Terminal osteoblast differentiation, mediated by runx2 and p27KIP1, is disrupted in osteosarcoma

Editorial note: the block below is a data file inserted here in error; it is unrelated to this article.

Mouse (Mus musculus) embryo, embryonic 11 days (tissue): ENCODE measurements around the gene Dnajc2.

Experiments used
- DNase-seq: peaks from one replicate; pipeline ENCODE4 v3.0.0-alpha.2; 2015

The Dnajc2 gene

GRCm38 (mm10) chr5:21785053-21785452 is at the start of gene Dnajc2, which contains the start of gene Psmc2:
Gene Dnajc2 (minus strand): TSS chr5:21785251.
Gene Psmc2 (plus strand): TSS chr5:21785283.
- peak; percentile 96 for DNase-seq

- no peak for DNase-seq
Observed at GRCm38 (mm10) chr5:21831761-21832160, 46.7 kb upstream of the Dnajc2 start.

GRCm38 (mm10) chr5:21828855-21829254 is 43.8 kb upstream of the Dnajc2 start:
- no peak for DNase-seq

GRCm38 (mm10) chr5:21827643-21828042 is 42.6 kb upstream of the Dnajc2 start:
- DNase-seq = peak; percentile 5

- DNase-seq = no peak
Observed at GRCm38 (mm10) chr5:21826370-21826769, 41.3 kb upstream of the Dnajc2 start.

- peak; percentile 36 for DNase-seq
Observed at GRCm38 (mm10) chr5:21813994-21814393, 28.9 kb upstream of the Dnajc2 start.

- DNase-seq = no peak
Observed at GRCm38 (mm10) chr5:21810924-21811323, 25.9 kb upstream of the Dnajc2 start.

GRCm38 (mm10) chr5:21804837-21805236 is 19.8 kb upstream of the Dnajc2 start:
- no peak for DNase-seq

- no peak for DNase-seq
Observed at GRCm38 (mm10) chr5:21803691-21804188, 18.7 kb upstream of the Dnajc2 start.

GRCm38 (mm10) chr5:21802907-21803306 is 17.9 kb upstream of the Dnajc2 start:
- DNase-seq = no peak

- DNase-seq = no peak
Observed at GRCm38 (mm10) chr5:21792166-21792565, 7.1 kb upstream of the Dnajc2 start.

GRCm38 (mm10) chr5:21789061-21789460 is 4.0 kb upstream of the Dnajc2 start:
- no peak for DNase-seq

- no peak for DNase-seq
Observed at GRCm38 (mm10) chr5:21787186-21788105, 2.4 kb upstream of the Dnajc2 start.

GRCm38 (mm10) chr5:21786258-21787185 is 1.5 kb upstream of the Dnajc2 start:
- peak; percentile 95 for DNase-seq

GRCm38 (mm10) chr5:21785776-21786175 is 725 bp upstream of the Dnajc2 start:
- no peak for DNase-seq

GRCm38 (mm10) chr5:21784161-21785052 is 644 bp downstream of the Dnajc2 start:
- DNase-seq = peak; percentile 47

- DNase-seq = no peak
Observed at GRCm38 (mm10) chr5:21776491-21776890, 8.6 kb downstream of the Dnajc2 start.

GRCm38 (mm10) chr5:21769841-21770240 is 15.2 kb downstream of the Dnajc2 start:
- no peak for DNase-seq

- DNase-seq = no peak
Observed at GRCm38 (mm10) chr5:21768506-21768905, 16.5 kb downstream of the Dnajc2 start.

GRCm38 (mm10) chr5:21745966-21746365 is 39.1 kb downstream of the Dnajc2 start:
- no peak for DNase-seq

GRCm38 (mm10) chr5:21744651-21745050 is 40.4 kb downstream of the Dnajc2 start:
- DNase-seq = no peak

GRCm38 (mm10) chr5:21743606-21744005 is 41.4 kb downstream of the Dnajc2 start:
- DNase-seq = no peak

The cyclin-dependent kinase (cdk) inhibitors are key regulators of cell cycle progression. p27 and p21 are members of the Cip/Kip family of cdk inhibitors and regulate cell growth by inactivating cell cycle stage-specific CDK-cyclin complexes. Because down-regulation of osteoprogenitor proliferation is a critical step for osteoblast differentiation, we investigated expression of p27 and p21 during development of the osteoblast phenotype in rat calvarial osteoblasts and in proliferating and growth-inhibited osteosarcoma ROS 17/2.8 cells. Expression of these proteins indicates that p21, which predominates in the growth period, is related to proliferation control. p27 levels are maximal postproliferatively, suggesting a role in the transition from cell proliferation to osteoblast differentiation. We directly examined the role of p27 during differentiation of osteoprogenitor cells derived from the bone marrow (BM) of p27 mice. BM cells from p27 null mice exhibited increased proliferative activity compared with BM cells from wild-type mice and formed an increased number and larger size of osteoblastic colonies, which further differentiated to the mineralization stage. Although p27 adherent marrow cells proliferate faster, they retain competency for differentiation, which may result, in part, from observed higher p21 levels compared with wild type. Histological studies of p27 bones also showed an increased cellularity in the marrow cavity compared with the p27. The increased proliferation in bone does not lead to tumorigenesis, in contrast to observed adenomas in the null mice. Taken together, these findings indicate that p27 plays a key role in regulating osteoblast differentiation by controlling proliferation-related events in bone cells.